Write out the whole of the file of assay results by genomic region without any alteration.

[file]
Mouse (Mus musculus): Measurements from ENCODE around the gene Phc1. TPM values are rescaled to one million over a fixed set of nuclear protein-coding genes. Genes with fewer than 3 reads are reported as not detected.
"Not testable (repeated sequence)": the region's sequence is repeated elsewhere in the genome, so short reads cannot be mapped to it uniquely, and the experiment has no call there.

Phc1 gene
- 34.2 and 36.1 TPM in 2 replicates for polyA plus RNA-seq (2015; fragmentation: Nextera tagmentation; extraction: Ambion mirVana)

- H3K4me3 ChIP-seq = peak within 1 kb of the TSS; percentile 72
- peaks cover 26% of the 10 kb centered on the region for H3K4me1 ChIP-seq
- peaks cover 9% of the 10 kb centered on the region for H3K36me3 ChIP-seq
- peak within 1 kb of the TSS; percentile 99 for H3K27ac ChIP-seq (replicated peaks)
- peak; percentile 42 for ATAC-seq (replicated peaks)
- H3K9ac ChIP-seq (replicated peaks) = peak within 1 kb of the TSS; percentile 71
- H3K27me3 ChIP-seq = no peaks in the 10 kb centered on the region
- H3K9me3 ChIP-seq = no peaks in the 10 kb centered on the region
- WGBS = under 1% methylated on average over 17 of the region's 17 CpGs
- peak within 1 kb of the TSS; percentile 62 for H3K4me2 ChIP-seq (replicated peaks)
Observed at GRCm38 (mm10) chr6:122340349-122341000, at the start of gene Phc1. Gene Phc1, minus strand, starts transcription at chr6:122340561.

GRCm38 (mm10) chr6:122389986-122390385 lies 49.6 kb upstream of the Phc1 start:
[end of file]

Mouse (Mus musculus): Measurements from ENCODE around the gene Phc1. TPM values are rescaled to one million over a fixed set of nuclear protein-coding genes. Genes with fewer than 3 reads are reported as not detected.
"Not testable (repeated sequence)": the region's sequence is repeated elsewhere in the genome, so short reads cannot be mapped to it uniquely, and the experiment has no call there.

Phc1 gene
- 34.2 and 36.1 TPM in 2 replicates for polyA plus RNA-seq (2015; fragmentation: Nextera tagmentation; extraction: Ambion mirVana)

- H3K4me3 ChIP-seq = peak within 1 kb of the TSS; percentile 72
- peaks cover 26% of the 10 kb centered on the region for H3K4me1 ChIP-seq
- peaks cover 9% of the 10 kb centered on the region for H3K36me3 ChIP-seq
- peak within 1 kb of the TSS; percentile 99 for H3K27ac ChIP-seq (replicated peaks)
- peak; percentile 42 for ATAC-seq (replicated peaks)
- H3K9ac ChIP-seq (replicated peaks) = peak within 1 kb of the TSS; percentile 71
- H3K27me3 ChIP-seq = no peaks in the 10 kb centered on the region
- H3K9me3 ChIP-seq = no peaks in the 10 kb centered on the region
- WGBS = under 1% methylated on average over 17 of the region's 17 CpGs
- peak within 1 kb of the TSS; percentile 62 for H3K4me2 ChIP-seq (replicated peaks)
Observed at GRCm38 (mm10) chr6:122340349-122341000, at the start of gene Phc1. Gene Phc1, minus strand, starts transcription at chr6:122340561.

GRCm38 (mm10) chr6:122389986-122390385 lies 49.6 kb upstream of the Phc1 start: